Many leaders in Asia, in particular, remain unhappy with the former president’s foreign policy.
Three years into his first term, President Barack Obama stood before the Australian Parliament and sketched out his vision for the United States’ tilting toward Asia. His tone was optimistic: Conflicts in Afghanistan and Iraq were winding down; the “tide of war is receding,” he told lawmakers in Canberra. These developments would allow Washington to shift its focus. “After a decade in which we fought two wars that cost us dearly, in blood and treasure,” Obama said, “the United States is turning our attention to the vast potential of the Asia Pacific region.”
The U.S., he pledged, would concentrate on efforts to “advance security, prosperity, and human dignity across the Asia Pacific.” This shift was buttressed by a charming personal narrative that the president would often invoke on trips to the region: He had lived for four years as a boy in Jakarta, where, he would later write, he spent his days racing through the streets with an eclectic band of friends, hunting crickets and flying kites, before moving to Hawaii.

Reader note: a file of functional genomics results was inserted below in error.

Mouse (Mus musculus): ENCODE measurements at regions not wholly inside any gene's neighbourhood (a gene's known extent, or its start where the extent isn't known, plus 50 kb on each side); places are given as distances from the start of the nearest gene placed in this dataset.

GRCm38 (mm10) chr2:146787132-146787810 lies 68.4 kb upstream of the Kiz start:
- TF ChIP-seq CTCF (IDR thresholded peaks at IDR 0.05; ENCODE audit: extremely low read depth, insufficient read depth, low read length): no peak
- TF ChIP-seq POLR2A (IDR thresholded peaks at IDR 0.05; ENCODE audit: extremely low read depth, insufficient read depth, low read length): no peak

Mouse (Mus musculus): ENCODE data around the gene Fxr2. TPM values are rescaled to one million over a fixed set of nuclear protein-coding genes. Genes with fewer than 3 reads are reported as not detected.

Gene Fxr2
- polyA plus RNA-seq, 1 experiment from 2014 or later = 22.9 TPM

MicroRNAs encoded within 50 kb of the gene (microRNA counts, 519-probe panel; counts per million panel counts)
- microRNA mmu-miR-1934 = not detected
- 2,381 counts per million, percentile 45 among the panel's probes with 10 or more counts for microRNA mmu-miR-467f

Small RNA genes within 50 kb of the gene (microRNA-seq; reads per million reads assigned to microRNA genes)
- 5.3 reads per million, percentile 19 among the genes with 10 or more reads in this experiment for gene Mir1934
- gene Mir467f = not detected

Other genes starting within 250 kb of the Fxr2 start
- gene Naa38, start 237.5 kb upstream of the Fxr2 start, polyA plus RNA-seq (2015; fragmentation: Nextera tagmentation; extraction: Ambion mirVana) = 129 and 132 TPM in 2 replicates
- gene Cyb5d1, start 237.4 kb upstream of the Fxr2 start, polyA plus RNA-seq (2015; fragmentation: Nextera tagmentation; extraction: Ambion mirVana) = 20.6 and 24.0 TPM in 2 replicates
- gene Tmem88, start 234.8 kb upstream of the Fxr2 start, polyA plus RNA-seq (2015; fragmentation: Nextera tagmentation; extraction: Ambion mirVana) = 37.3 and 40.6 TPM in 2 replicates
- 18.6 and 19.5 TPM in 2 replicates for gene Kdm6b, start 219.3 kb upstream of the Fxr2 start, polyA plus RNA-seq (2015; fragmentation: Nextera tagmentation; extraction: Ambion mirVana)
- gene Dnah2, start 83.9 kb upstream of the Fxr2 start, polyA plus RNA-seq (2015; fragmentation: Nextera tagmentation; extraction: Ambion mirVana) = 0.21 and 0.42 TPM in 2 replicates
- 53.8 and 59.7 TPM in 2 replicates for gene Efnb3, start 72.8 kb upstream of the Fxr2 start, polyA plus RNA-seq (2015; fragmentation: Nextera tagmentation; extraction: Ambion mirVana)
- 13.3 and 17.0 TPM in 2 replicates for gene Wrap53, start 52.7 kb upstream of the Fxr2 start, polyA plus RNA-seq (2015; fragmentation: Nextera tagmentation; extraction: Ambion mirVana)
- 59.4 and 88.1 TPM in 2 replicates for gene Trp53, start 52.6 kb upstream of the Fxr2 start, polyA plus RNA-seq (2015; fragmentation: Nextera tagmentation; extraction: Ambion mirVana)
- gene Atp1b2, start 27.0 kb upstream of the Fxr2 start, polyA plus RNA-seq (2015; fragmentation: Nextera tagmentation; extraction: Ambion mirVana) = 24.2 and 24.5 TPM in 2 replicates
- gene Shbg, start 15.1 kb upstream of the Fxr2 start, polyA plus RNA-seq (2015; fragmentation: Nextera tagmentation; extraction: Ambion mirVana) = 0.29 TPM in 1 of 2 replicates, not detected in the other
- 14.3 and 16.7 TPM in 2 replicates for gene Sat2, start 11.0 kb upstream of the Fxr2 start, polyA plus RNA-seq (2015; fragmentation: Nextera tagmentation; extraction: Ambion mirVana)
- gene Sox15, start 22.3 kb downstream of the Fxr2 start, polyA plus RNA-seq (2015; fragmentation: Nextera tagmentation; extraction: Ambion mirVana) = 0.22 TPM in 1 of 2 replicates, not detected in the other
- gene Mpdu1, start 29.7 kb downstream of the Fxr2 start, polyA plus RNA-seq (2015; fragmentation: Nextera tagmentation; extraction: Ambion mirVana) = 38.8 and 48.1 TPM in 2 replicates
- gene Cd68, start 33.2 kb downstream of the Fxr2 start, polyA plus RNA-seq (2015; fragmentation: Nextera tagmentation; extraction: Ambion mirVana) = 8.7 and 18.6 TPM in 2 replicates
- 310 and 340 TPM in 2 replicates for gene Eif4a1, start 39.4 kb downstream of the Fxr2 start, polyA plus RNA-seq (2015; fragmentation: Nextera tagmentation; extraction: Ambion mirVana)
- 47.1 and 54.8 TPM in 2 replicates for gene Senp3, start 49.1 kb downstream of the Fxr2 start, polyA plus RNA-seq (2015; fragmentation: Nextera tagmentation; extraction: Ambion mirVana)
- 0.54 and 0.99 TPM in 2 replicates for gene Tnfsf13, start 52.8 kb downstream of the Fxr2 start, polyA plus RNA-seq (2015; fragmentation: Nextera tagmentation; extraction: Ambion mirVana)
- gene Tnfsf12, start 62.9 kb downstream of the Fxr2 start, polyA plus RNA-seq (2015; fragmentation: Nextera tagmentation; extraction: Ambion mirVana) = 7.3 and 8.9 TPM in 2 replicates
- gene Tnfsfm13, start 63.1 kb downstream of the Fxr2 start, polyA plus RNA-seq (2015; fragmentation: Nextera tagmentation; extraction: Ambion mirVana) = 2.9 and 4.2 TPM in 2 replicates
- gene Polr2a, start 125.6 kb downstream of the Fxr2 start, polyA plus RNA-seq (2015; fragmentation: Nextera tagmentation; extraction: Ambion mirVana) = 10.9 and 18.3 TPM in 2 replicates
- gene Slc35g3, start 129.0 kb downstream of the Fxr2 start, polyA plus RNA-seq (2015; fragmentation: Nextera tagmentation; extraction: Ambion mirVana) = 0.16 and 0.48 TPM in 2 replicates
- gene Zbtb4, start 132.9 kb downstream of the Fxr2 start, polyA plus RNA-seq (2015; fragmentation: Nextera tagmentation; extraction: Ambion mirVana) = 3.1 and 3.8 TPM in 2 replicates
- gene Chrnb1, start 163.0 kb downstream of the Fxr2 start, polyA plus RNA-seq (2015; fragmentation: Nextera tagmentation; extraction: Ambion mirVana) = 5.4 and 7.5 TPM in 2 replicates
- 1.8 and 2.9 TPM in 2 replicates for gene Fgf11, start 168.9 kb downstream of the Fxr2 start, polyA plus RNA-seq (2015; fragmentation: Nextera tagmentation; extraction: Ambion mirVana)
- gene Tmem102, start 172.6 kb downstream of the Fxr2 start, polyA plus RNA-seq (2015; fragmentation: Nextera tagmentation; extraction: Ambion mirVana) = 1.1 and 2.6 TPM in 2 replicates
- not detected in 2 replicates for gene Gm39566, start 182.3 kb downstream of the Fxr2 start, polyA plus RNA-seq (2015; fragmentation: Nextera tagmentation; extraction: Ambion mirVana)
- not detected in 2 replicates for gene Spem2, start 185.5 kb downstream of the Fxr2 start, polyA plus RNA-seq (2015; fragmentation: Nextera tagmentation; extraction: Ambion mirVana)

“The pivot,” as it was known, was largely welcomed by regional leaders, but Obama’s confidence in his ability to shift America’s unwieldy foreign-policy apparatus proved to be overstated. There were notable accomplishments, such as reengagement with Myanmar, upgraded relations with several other Southeast Asian countries, and a clarification of the U.S. position supporting Japan over a territorial row with China. But a complete commitment to the region never materialized, hamstrung by a litany of obstacles and distractions, foreign and domestic. The U.S. was not able to fully extract itself from Iraq and Afghanistan, ISIS rose violently, and the Obama administration was caught flat-footed by Chinese President Xi Jinping’s aggressive, expansionist rule. American participation in the Trans-Pacific Partnership, a free-trade deal, was effectively ruled out when even Obama’s fellow party members turned against it, and Donald Trump formally withdrew from it during his first days in office. The Regional Comprehensive Economic Partnership, an enormous Asian free-trade agreement between China and 14 other nations, was signed on Sunday without Washington. “The pivot to Asia was a good idea, but it was never properly implemented,” Bilahari Kausikan, an outspoken former permanent secretary of Singapore’s ministry of foreign affairs, told me.